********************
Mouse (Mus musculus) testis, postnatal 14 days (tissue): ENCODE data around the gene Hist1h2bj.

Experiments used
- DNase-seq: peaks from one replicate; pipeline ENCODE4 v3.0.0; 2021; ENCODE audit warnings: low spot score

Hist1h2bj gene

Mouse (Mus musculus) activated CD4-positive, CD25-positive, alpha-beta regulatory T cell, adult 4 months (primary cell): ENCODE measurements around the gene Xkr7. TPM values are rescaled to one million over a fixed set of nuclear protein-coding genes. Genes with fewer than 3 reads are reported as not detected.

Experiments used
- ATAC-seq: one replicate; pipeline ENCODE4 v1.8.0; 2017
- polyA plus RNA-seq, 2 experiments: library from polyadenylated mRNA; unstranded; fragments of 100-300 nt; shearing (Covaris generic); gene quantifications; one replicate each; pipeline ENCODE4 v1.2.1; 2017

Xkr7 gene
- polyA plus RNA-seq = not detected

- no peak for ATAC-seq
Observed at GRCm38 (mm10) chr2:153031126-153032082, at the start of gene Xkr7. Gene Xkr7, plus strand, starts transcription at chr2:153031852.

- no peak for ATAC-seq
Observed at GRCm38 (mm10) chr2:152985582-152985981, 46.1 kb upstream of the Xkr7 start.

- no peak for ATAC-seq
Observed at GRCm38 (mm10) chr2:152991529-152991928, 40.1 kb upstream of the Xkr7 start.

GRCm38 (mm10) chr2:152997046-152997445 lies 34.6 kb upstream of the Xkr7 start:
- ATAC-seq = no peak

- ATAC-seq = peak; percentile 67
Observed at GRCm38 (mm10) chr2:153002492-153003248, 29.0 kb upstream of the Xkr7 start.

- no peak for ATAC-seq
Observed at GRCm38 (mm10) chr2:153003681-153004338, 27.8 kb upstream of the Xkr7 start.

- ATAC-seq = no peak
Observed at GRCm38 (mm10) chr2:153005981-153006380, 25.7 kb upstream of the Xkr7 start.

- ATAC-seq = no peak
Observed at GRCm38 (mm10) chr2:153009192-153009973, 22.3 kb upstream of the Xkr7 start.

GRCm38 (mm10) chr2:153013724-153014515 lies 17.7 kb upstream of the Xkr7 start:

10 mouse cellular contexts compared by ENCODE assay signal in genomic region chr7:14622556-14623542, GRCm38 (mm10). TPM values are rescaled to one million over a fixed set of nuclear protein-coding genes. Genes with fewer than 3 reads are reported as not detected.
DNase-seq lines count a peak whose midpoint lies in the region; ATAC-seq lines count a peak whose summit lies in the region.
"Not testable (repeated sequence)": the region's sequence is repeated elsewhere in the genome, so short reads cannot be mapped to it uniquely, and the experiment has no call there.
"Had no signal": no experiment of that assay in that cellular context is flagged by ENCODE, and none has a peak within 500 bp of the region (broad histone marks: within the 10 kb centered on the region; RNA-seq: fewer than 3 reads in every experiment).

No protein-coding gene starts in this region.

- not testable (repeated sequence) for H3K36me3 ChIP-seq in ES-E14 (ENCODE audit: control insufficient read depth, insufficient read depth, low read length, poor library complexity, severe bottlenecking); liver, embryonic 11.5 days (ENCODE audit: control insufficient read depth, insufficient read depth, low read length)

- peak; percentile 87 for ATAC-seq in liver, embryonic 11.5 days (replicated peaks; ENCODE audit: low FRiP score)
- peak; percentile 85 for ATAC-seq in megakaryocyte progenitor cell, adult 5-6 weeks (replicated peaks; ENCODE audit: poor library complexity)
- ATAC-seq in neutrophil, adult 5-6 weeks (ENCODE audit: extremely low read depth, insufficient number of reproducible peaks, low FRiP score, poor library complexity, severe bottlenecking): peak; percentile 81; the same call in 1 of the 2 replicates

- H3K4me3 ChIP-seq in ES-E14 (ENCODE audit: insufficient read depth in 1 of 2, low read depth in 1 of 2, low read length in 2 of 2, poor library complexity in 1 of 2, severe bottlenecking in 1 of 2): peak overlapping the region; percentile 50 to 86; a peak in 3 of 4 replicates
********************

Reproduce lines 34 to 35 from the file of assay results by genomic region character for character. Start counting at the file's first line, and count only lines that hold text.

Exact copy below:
- peak; percentile 87 for ATAC-seq in liver, embryonic 11.5 days (replicated peaks; ENCODE audit: low FRiP score)
- peak; percentile 85 for ATAC-seq in megakaryocyte progenitor cell, adult 5-6 weeks (replicated peaks; ENCODE audit: poor library complexity)